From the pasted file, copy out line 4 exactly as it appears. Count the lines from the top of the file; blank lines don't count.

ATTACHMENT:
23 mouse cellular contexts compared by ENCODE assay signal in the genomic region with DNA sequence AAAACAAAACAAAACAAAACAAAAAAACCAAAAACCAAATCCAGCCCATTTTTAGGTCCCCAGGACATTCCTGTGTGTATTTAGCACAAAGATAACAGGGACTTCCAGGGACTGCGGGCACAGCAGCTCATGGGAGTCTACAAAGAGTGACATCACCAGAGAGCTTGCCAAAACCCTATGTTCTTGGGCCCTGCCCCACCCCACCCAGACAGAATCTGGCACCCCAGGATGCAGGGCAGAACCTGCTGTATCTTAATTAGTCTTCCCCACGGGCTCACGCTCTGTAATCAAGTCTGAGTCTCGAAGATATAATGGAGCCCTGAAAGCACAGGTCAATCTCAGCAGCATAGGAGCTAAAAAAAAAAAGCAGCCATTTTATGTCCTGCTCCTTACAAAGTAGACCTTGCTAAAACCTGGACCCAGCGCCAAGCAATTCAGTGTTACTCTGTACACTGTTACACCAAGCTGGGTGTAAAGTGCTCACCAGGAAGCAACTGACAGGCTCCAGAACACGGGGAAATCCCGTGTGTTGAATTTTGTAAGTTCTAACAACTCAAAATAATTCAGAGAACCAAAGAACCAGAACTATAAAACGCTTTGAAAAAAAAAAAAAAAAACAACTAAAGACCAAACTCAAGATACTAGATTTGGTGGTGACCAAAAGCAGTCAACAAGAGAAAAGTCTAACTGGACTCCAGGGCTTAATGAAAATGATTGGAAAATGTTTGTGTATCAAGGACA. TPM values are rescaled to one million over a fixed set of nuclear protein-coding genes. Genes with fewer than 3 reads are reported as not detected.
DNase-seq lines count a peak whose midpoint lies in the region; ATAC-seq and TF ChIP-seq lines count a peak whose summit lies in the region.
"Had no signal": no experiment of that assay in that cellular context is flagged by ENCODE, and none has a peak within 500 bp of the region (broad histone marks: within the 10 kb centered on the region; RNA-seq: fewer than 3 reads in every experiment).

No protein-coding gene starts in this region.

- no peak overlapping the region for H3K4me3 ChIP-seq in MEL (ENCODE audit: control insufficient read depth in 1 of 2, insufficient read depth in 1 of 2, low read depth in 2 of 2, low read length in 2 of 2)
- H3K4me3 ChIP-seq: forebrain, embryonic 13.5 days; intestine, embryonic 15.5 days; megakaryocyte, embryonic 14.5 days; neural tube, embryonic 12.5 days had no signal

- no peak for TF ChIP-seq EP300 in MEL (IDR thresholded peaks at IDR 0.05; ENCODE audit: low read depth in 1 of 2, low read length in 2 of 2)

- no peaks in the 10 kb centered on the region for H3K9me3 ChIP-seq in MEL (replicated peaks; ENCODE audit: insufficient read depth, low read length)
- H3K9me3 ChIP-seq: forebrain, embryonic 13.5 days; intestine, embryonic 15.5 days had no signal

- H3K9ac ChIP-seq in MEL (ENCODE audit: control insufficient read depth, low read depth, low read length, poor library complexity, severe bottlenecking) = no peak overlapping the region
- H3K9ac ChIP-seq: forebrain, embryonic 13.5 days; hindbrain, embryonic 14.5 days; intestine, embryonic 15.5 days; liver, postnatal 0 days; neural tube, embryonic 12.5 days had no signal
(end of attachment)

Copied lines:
No protein-coding gene starts in this region.